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4. We should consider the DESIGN OF THE SEVERAL BOOKS which compose the Bible.-Genesis contains a very brief account of the creation, and of the church for nearly twenty-five hundred years. The other four books of Moses describe the wanderings of the church in the wilderness, and the constitution and laws which were given for her government during fifteen hundred years. The book of Joshua describes the wars of the church, undertaken by Divine command. The next book describes the vicissitudes of the church under the judges. The book of Ruth is a biography of two distinguished women in the church. The six following books contain a history of the church under the kings: Ezra, Nehemiah, and a part of Daniel, relate the history of the church in captivity, and on her return; Esther describes a remarkable deliverance of the church; Job is a poetical discussion of the doctrine of Divine providence, as old as the time of Moses, if not older; the Psalms are the songs used by the ancient church in her worship; the book of -Proverbs contains a part of the three thousand proverbs spoken by Solomon, with an introductory discourse of nine chapters, and are a storehouse of practical wisdom; Ecclesiastes is a discourse of Solomon upon the vanity of the world; the Song of Songs is one, and probably the best, of the thousand and five Songs of Solomon, and illustrates, by an allegory, the spiritual relation between Christ and his church; the books of the prophets are composed partly of sermons, and partly of prophecies, with an occasional history. The four Gospels are so many independent histories of the life of our Saviour while on earth; the Acts contains a history of the first missions of the Christian church, domestic and foreign; the Epistles are the letters of the missionaries to the churches they had planted, or to individual converts; and the book of Revelation is a prospective view of events in the history of the church. 5. Be governed by SUBJECTS, rather than by chapters and verses. divisions into chapters and verses is not inspired. The division into techapters was made about 600 years ago. The verses were made at Gperiods much more recent. A general arrangement of subjects would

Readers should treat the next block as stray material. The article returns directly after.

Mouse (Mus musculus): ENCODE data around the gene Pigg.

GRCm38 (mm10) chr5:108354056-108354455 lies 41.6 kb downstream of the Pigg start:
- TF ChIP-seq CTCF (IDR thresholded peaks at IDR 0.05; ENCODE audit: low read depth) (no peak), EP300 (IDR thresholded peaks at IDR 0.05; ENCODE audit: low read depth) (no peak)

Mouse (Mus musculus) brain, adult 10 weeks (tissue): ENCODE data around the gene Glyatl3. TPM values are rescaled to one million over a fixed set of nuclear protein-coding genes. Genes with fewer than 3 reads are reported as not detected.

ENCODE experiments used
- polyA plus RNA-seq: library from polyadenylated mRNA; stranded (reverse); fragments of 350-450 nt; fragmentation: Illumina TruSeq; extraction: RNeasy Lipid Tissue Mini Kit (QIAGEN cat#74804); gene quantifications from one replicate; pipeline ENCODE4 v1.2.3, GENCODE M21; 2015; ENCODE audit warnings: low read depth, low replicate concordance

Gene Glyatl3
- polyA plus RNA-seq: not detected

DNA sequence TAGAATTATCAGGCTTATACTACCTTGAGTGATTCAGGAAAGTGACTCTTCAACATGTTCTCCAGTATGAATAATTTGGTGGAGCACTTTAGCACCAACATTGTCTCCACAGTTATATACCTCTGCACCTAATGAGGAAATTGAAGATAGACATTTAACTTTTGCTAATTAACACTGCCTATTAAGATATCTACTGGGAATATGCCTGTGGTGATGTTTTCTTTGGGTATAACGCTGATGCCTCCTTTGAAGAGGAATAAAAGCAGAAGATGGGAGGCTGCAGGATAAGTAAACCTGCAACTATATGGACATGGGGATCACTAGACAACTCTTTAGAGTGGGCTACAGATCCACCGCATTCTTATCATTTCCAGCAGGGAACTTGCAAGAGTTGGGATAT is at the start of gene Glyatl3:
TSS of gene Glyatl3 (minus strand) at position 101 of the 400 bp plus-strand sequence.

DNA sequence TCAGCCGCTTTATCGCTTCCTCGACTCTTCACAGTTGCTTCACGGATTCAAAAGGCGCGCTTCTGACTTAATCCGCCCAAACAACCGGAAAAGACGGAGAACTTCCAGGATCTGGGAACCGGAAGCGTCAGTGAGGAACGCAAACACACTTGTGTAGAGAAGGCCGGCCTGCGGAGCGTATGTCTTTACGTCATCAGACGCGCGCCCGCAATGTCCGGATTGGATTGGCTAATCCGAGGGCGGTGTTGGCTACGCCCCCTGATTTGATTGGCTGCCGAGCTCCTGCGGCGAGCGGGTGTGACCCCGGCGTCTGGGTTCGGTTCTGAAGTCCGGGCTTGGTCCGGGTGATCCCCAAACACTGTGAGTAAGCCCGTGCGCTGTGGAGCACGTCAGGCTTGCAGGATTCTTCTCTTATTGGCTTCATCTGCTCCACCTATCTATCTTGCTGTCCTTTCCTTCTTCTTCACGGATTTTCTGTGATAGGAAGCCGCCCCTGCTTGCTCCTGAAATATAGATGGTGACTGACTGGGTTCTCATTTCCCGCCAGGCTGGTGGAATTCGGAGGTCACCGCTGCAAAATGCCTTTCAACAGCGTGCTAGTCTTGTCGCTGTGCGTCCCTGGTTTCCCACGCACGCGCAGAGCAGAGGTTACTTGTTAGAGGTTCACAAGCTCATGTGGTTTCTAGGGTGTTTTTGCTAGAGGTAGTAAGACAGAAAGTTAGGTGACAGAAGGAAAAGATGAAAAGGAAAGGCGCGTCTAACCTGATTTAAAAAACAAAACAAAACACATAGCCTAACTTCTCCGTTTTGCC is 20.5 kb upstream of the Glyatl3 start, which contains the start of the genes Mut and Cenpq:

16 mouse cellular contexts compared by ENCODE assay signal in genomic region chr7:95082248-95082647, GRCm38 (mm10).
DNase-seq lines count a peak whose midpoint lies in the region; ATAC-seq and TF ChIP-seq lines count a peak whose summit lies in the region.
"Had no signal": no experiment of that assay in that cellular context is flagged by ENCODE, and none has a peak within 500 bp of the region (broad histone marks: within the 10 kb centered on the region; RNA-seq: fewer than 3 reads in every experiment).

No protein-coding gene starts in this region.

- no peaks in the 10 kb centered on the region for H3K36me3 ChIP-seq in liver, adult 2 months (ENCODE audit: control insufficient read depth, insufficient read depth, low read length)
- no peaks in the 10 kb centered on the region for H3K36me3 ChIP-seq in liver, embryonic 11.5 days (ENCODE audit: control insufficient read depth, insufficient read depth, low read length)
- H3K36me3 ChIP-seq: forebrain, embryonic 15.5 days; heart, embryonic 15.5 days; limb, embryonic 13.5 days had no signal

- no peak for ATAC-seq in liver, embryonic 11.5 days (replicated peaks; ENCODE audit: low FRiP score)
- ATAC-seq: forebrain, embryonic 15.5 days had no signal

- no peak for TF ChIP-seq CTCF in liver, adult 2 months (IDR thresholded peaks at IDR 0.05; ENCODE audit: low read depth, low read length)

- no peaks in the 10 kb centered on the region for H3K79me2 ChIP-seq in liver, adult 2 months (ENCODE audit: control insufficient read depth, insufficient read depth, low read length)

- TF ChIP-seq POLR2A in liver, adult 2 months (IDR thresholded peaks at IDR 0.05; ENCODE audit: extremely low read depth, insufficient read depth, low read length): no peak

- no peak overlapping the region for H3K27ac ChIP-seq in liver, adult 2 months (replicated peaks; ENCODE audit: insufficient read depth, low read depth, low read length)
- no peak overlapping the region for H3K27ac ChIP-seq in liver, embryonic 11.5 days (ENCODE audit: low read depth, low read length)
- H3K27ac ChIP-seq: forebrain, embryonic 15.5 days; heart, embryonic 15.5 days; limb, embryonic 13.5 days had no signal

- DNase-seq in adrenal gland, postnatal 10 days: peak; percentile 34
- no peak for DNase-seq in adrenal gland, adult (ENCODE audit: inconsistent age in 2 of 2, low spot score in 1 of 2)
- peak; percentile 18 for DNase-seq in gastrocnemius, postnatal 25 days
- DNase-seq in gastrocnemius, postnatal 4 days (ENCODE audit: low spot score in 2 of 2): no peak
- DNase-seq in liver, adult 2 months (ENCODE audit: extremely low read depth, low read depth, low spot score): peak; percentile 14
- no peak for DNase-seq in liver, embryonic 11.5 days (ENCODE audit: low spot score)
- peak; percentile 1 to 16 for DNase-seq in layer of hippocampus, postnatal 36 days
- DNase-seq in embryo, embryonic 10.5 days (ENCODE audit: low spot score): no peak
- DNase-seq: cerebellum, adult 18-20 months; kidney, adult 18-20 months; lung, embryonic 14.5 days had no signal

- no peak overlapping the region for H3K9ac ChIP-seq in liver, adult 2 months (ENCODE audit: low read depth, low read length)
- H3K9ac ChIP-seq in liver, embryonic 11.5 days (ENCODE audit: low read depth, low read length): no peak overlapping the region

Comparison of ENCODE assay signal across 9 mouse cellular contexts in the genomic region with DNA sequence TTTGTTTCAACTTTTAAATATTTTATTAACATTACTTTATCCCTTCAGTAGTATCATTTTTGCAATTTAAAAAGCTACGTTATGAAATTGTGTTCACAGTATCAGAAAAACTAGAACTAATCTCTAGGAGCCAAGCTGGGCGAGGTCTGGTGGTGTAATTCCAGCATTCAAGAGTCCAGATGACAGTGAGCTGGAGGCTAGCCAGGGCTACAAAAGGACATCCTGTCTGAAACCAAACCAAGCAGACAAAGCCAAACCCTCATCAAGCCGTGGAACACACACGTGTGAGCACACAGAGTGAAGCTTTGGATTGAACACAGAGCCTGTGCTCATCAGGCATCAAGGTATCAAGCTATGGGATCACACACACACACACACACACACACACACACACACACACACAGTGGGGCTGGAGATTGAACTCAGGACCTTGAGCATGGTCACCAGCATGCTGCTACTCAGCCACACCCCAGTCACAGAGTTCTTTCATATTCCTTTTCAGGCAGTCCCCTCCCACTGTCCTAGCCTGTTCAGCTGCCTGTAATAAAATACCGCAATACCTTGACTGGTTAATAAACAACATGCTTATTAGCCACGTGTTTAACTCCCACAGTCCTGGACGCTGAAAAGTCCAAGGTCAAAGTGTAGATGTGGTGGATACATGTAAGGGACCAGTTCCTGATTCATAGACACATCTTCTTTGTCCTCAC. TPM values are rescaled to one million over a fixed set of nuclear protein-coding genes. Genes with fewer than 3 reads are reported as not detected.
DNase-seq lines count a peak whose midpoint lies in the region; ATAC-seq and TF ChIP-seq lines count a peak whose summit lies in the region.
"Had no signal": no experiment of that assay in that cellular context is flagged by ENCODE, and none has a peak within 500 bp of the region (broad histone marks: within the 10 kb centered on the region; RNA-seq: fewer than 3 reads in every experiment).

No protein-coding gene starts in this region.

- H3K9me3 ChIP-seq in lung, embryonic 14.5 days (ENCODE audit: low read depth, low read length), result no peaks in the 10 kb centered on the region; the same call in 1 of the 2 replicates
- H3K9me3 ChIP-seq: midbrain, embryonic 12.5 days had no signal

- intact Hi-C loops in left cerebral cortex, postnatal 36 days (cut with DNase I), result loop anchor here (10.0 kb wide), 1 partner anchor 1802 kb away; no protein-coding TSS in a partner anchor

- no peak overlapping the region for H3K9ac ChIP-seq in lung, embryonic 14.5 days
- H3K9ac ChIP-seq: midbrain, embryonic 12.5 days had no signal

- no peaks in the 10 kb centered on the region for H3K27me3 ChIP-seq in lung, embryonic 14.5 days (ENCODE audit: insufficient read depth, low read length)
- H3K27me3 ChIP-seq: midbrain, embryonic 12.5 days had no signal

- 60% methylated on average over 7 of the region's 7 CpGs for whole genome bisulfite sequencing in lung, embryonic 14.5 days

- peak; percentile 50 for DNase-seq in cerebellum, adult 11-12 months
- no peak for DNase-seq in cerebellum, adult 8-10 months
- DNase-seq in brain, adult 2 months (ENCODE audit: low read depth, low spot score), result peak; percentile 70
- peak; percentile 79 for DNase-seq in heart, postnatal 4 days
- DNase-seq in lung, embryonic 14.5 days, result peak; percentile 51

be like the following, viz.: History; Biography; Doctrines; Duties; Promises; Proverbs; Prophecies; Divine Songs, &c. Under the head of HISTORY, would be creation; the fall; world before the flood; the flood; the dispersion; rise of the Jewish nation; the departure from Egypt; the crossing of the Red Sea; the wanderings in the wilderness; wars of Joshua; wars of the judges; the kings; the captivity; rebuilding of Jerusalem; changes in worship and religious customs, subsequent to the captivity; education of the ancient ministry of the church; remarkable prophecies; domestic missions of the Christian church; foreign missions; particular missionary tours; connection between the history and particular epistles; connection between sacred and profane history, &c. Under the head of BIOGRAPHY, might be the biography of statesmen, warriors, authors, prophets, reformers, apostles or missionaries, &c. Take a single subject, and examine it in order, with the aid of the best marginal references at command, and such other helps as can be had; relying chiefly, however, on the marginal references. If the subject be historical, collect the materials belonging to it from the different parts of the Bible, and arrange them; ascertain the geography and chronology of the several events; determine their relation to the more